Xethanol forms new entity, reveals out build-out plan

By | April 01, 2006
New York City-based Xethanol Corp., a publicly traded ethanol company that owns a commercial-scale ethanol plant in Blairstown, Iowa, and has big plans for lignocellulosic ethanol, announced the formation of CoastalXethanol LLC, Xethanol's new subsidiary company soon to be hosting the execution of its cellulose conversion technologies in the forested Southeast.

The new company's working relationships to build eight to 12 cellulosic ethanol plants using Xethanol's technologies are mostly in place: the Harris Group is contracted to provide engineering services; there's an ongoing Cooperative Research and Development Agreement (CRADA) with U.S. Forest Products; R&D work with Virginia Tech; and ongoing R&D at NREL, which Xethanol's CEO and Chairman Christopher d'Arnaud-Taylor hopes to reinforce into a CRADA—especially since President George W. Bush's recent push for increased U.S. DOE funding to demonstrate cellulose conversion technologies.

That's why CoastalXethanol is scouring the Georgia area for brownfield sites, from Jacksonville, Fla., to Charleston, S.C. "Most forest product industries are prolific down there," d'Arnaud-Taylor said, referring to the abundance of woody waste materials available as feedstock. He said he couldn't talk about CoastalXethanol's biomass procurement agreements, which are still under negotiation and therefore confidential.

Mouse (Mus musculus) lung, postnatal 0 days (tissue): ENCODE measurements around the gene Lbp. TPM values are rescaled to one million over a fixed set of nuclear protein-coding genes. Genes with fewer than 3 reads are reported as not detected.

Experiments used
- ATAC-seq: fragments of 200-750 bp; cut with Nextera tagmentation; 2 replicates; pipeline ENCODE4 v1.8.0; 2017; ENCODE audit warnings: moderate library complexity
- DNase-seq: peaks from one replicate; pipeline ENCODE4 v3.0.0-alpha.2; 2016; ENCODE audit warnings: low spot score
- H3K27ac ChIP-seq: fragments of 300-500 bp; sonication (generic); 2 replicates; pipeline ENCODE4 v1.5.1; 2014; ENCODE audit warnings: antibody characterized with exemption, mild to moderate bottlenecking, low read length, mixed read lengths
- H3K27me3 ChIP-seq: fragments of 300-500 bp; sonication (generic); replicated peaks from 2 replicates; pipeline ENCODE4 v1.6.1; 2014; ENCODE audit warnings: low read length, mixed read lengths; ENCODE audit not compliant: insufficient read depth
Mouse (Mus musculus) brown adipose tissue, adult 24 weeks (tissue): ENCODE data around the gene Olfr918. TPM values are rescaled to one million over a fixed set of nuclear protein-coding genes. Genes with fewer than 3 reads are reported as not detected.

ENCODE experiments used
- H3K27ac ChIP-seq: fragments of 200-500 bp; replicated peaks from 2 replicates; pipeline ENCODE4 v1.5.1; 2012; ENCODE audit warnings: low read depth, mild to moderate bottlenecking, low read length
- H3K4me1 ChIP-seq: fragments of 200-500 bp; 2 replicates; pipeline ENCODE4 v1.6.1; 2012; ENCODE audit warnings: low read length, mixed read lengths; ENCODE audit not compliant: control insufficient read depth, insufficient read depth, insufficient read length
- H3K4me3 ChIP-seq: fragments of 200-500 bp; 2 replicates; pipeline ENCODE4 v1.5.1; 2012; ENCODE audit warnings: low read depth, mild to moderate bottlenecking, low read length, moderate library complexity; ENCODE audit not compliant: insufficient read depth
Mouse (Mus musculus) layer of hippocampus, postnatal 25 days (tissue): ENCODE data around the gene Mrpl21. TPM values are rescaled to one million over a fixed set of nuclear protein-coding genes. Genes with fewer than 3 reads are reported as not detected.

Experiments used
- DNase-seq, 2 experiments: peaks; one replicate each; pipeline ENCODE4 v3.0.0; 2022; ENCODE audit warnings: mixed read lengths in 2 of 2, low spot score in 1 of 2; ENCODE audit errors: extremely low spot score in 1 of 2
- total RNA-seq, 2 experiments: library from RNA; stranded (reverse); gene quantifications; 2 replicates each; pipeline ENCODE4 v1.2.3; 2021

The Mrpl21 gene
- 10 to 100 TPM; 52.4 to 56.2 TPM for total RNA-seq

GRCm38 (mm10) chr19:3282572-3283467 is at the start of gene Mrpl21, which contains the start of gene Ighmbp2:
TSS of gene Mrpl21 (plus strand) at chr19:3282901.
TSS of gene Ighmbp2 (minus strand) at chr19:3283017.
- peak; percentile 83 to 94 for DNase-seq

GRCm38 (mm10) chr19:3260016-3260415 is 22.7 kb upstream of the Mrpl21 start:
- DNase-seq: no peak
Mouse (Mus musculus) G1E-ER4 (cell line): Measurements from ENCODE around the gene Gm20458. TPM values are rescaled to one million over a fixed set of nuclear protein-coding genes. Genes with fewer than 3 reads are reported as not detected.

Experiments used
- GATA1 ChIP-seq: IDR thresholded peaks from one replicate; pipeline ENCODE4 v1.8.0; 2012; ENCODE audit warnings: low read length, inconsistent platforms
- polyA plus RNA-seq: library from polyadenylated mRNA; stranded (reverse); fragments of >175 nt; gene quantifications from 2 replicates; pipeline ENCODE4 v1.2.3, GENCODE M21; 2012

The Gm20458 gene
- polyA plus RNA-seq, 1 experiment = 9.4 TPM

The combined capacity of these eight to 12 cellulosic ethanol plants is expected to reach 140 MMgy, d'Arnaud-Taylor told EPM. He couldn't say when ground would be broken on the first plant, but he did say negotiations are underway for two particular sites in the Southeast and one more site in New Jersey for its corporate parent Xethanol. "We're looking at existing facilities with all the hookups, so to speak," d'Arnaud-Taylor said.

CoastalXethanol plans to have one or two plants producing cellulosic ethanol and xylitol, a sweetener. Most of the eight to 12 plants will solely produce ethanol from woody biomass—and lignin, of course—with ongoing research into higher value chemicals. "We're also in negotiations with a gasification technology company to gasify the lignin," d'Arnaud-Taylor said.